Things unseen: Faith to see through God’s eyes

Published On November 18, 2013; By Rhonda Rhea »
rhondarhea

We’ve been talking about getting an invisible fence for the dog. Then I got to thinking, wouldn’t it be cheaper to just get an invisible dog? Immediate reduction in food costs. And the yard cleanup? No comparison. If your invisible dog decides to use your sofa as a giant face towel, you’re not any worse off. Not to mention, taking your invisible dog to the imaginary vet could save a boatload of bucks.

On the other hand, invisible dogs are not very effective when you try to blame them for your missing homework. If they bark at intruders, I doubt you’ll ever hear it. And how about having a little beast so excited to see you that it can’t stop wiggling? I think we’d miss seeing that.

Faith is not exactly something you can see either. But even still, it solidifies in our minds and hearts everything that is most real. “Now faith is the reality of what is hoped for, the proof of what is not seen. For our ancestors won God’s approval by it. By faith we understand that the universe was created by God’s command, so that what is seen has been made from things that are not visible,” Heb. 11:1-3.

Everything we can see with our eyes has been created by the God we’ve not seen. The evidence brings faith. And the faith is more evidence.

Do you know what happens as we allow the Lord to grow our faith and use it in serving Him? He gives us eyes to see people in a way we’ve never seen them before and to love them in a way we can’t in our own flesh. He gives us glimpses of what He sees.

Paul expressed great gratitude to God for the people in Thessalonica. Why? “Because your faith is growing abundantly, and the love of every one of you for one another is increasing,” 2 Thess. 1:3.

Singer, songwriter and – my favorite role of his – son, Andy Rhea (Click to learn more about Andy’s band), wrote a song about putting feet to our faith in the song “Drop Your Nets.” In it, he writes:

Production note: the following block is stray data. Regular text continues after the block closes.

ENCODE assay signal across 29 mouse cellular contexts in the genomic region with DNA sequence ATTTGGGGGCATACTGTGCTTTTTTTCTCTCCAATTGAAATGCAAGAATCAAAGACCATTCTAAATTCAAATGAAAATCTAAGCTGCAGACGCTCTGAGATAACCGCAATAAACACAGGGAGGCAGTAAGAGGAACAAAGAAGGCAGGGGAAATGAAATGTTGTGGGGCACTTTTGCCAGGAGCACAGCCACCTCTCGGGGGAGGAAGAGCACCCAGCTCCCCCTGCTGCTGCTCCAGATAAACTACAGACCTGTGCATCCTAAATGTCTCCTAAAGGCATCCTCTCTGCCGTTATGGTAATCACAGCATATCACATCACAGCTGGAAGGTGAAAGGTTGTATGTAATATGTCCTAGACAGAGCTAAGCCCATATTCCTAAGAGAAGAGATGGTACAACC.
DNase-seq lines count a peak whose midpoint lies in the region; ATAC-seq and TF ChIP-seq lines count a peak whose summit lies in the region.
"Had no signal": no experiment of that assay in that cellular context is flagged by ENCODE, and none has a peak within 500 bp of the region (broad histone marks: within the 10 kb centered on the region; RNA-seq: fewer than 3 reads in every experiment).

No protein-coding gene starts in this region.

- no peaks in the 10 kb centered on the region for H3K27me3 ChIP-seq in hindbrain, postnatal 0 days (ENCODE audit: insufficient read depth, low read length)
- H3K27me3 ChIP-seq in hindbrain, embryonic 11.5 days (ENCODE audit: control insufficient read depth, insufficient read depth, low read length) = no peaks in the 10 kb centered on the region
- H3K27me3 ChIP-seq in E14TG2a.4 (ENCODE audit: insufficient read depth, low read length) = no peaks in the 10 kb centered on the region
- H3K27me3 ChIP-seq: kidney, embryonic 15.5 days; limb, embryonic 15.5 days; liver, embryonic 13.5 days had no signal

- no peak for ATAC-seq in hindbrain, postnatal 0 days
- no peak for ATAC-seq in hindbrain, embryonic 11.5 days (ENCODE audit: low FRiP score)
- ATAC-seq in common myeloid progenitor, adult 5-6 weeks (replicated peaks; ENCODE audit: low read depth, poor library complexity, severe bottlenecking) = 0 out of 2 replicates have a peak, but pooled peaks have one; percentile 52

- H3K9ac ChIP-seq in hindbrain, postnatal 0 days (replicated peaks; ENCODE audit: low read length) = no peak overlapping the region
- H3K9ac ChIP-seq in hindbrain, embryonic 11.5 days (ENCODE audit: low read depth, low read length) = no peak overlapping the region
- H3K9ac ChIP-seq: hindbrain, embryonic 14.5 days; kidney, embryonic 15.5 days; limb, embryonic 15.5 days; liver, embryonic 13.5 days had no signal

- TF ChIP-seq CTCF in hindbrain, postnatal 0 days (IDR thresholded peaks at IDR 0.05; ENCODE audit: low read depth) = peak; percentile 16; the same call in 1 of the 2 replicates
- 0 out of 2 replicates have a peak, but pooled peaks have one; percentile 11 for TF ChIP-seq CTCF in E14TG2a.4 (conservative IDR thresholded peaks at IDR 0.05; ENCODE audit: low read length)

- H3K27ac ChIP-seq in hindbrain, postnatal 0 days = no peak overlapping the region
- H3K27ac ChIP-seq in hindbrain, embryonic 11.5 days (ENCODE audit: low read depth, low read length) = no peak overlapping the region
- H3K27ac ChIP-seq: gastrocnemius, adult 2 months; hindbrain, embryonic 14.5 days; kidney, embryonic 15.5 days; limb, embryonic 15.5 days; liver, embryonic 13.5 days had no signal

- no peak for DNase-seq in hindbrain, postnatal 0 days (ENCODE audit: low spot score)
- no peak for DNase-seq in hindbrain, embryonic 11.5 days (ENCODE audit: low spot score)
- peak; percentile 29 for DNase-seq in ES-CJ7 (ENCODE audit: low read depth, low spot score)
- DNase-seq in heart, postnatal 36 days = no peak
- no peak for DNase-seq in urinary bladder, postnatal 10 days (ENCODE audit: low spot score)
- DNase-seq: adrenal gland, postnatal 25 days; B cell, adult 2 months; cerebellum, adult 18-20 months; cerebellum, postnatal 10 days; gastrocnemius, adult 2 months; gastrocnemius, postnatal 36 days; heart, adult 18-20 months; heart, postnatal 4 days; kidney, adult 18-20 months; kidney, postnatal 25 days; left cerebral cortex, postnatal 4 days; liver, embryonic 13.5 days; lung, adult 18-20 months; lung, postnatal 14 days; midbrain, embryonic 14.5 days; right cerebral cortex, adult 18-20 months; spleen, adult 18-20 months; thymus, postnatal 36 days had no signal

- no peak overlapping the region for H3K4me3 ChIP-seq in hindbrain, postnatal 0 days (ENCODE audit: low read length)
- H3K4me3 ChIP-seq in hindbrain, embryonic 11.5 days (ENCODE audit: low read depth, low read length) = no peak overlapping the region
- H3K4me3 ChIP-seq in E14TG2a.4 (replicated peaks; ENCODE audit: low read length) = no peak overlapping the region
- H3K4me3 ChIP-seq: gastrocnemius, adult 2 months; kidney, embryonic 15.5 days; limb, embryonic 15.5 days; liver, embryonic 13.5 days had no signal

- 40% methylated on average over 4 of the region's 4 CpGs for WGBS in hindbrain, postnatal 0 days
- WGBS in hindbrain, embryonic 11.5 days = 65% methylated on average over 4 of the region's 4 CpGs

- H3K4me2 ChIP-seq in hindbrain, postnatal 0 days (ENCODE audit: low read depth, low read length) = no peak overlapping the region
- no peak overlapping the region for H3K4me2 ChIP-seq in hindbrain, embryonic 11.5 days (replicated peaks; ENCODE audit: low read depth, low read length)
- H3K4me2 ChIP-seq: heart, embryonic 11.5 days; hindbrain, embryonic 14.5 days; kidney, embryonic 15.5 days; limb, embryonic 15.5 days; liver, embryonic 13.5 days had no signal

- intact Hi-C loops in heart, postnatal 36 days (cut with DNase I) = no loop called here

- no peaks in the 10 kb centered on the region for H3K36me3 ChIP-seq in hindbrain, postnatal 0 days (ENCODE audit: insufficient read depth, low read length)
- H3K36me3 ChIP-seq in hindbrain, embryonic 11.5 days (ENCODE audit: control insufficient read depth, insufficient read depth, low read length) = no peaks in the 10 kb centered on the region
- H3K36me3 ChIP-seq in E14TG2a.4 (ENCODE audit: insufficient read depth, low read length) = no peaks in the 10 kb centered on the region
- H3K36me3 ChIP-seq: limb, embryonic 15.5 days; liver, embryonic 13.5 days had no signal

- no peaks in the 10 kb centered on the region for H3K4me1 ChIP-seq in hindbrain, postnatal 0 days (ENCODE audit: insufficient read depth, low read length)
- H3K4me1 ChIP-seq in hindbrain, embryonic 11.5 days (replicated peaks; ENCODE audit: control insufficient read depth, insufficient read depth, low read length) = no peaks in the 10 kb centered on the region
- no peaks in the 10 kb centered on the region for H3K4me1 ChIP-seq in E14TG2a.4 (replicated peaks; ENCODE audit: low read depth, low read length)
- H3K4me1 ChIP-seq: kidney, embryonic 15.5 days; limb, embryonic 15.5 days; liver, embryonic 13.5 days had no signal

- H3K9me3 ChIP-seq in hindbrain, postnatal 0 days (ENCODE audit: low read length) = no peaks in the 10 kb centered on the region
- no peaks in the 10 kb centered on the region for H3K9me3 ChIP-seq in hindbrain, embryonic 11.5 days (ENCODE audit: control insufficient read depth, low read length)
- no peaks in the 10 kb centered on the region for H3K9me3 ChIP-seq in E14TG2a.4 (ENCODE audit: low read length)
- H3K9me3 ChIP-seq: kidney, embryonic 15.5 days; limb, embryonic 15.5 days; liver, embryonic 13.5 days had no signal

Lay me down, I will stay right where you want me to

Pick me up, and I will go. Oh Lord, you know I’ll go

Break me to the ground so I’ll be face to face with all the ones that I’ve

Stepped on, passed by

Missed their mute cries

Come on people, we have eyes to dry. Sometimes our call to faith beckons us to hear some cries and dry some eyes. It calls us to drop what might be most comfortable and to sacrifice. The song continues:

This is the call for disciples’ nets to fall down

This is the broken up soil, it’s time to seed it

This is the call for disciples’ nets to fall down

This is a vein full of love, it’s time to bleed it

A “dogged” faith, if you will, is one that shows up in how we see people. And how we love them. A key line in Andy’s song is “Let’s lay down our nets and scream, ‘We were made to see things unseen.’” Invisible. Yet seen.

As far as our invisible dog goes though, I’m still looking. But they’re just so hard to find.

Follow Me

Rhonda Rhea

Rhonda Rhea is a radio personality who says, “a good psychosis is a terrible thing to waste.” She said she’s milked hers–even as a Bible teacher. Rhonda is a funny lady who speaks at conferences and events nationwide.

Rhonda is a pastor’s wife, happily married and living in the St. Louis area. She is a humor columnist for publications in the U.S. and Canada and is the author of 10 books with more on the way. She says she will keep cranking them out as long as the Lord allows. –And the psychoses hold out.
Follow Me

Latest posts by Rhonda Rhea (see all)

Comments

comments

Share this post